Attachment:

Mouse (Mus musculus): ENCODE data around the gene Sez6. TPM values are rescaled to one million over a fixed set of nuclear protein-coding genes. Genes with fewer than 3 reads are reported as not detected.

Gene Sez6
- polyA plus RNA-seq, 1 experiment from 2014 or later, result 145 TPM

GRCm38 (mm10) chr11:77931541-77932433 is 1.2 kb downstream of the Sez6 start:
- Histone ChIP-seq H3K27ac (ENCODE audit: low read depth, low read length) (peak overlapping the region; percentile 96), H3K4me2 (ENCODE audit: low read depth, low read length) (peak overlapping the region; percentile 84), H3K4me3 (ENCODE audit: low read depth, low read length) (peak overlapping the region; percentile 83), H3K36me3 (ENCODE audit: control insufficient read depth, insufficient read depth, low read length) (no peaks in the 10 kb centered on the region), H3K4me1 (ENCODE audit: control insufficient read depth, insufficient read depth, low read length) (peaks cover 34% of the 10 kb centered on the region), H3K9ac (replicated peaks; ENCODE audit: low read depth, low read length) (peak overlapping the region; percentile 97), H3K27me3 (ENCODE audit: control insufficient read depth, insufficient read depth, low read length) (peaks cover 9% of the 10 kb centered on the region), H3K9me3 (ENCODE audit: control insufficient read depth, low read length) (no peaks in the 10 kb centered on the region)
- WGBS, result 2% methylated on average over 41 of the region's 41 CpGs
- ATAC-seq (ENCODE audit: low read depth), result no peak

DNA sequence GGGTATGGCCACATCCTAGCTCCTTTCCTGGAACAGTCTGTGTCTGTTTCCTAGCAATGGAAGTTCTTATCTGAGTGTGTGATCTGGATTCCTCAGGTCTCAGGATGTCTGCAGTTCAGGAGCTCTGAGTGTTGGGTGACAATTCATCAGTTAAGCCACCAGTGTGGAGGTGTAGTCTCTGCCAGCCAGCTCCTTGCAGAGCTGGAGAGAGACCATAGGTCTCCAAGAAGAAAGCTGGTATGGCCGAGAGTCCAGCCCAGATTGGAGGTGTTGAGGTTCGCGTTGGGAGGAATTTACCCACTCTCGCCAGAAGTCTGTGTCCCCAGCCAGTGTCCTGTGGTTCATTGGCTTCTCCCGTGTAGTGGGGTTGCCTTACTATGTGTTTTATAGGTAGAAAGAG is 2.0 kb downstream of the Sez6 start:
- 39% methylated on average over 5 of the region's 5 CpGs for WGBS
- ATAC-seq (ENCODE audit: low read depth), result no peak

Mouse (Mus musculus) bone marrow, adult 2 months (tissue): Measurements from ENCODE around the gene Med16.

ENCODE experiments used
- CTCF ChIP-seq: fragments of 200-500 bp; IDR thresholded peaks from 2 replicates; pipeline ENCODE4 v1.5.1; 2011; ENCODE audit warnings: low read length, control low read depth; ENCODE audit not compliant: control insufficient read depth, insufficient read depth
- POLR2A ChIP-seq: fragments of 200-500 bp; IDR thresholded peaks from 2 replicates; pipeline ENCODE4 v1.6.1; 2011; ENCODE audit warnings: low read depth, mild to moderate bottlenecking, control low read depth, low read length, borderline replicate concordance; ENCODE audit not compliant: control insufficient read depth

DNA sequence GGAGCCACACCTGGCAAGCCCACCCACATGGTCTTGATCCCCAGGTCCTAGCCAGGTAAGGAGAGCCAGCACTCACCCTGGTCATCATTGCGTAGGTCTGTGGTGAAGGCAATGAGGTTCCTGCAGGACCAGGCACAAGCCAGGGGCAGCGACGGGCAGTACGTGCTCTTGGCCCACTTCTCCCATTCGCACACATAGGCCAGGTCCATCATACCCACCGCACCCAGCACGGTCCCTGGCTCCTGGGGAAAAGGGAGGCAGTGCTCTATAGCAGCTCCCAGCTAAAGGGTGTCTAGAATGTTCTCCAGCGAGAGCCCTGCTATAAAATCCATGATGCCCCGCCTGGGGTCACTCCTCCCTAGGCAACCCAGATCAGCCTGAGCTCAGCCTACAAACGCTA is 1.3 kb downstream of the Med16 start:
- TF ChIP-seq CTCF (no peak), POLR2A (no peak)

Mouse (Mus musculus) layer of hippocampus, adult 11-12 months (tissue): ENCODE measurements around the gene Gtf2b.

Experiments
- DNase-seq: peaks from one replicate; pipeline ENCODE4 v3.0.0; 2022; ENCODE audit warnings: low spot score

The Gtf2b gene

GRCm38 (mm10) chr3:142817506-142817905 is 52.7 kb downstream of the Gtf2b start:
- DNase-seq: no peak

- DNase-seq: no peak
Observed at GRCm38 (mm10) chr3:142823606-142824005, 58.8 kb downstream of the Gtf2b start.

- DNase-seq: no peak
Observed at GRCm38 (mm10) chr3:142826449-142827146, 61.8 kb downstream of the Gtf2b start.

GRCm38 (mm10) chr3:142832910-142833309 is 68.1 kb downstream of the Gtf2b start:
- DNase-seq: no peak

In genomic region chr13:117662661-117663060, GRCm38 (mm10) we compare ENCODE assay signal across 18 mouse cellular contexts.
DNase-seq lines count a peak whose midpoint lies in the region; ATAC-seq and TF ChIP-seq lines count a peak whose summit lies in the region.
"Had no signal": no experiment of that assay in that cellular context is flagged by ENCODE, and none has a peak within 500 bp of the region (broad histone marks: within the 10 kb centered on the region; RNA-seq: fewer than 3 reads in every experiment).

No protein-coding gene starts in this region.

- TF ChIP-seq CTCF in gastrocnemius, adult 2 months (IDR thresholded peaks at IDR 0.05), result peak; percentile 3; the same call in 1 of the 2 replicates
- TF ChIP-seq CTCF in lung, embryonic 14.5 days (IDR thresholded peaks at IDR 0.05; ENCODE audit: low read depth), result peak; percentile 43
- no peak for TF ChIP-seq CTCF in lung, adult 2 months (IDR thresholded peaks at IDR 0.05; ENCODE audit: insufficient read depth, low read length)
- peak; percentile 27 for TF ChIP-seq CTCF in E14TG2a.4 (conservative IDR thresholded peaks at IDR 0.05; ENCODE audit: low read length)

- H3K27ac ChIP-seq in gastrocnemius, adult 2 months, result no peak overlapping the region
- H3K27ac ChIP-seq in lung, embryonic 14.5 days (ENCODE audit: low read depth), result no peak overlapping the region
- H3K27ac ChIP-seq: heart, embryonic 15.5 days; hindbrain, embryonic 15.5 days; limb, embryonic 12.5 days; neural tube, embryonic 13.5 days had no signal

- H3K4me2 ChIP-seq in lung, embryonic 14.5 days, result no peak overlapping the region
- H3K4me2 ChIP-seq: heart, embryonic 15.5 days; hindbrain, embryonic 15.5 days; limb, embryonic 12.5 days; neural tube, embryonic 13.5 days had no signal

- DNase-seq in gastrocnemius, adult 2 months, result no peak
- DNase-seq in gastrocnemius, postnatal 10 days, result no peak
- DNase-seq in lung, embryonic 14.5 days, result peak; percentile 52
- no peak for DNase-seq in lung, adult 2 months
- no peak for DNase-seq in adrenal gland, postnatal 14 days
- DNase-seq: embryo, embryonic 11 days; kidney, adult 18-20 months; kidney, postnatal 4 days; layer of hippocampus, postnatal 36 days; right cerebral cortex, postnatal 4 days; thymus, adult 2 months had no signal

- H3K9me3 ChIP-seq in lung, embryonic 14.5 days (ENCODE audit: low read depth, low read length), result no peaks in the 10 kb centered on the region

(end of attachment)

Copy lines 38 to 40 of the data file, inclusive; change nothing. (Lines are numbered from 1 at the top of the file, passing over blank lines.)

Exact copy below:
- H3K27ac ChIP-seq in lung, embryonic 14.5 days (ENCODE audit: low read depth), result no peak overlapping the region
- H3K27ac ChIP-seq: heart, embryonic 15.5 days; hindbrain, embryonic 15.5 days; limb, embryonic 12.5 days; neural tube, embryonic 13.5 days had no signal

- H3K4me2 ChIP-seq in lung, embryonic 14.5 days, result no peak overlapping the region